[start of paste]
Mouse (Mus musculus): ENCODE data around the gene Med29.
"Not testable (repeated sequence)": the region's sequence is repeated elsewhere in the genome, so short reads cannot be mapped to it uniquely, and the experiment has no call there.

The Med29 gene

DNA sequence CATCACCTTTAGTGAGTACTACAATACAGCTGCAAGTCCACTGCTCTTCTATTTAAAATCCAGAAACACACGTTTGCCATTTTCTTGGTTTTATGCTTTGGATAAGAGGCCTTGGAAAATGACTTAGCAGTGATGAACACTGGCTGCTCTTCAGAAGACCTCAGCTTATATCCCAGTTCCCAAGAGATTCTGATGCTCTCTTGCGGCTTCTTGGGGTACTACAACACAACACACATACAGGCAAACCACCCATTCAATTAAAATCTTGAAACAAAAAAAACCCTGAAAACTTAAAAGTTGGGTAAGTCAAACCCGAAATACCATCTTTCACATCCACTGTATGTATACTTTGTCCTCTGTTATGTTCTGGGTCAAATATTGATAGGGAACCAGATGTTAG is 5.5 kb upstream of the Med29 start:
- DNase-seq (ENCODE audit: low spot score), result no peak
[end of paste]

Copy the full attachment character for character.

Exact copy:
Mouse (Mus musculus): ENCODE data around the gene Med29.
"Not testable (repeated sequence)": the region's sequence is repeated elsewhere in the genome, so short reads cannot be mapped to it uniquely, and the experiment has no call there.

The Med29 gene

DNA sequence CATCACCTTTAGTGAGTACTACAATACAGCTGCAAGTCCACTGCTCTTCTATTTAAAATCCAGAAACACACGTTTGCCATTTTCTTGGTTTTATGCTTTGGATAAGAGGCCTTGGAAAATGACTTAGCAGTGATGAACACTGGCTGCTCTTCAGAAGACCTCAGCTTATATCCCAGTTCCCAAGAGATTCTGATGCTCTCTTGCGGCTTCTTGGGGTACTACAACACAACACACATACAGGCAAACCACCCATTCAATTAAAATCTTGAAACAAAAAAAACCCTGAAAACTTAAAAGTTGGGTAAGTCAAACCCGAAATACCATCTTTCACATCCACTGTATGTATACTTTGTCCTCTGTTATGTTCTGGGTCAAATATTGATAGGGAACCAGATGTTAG is 5.5 kb upstream of the Med29 start:
- DNase-seq (ENCODE audit: low spot score), result no peak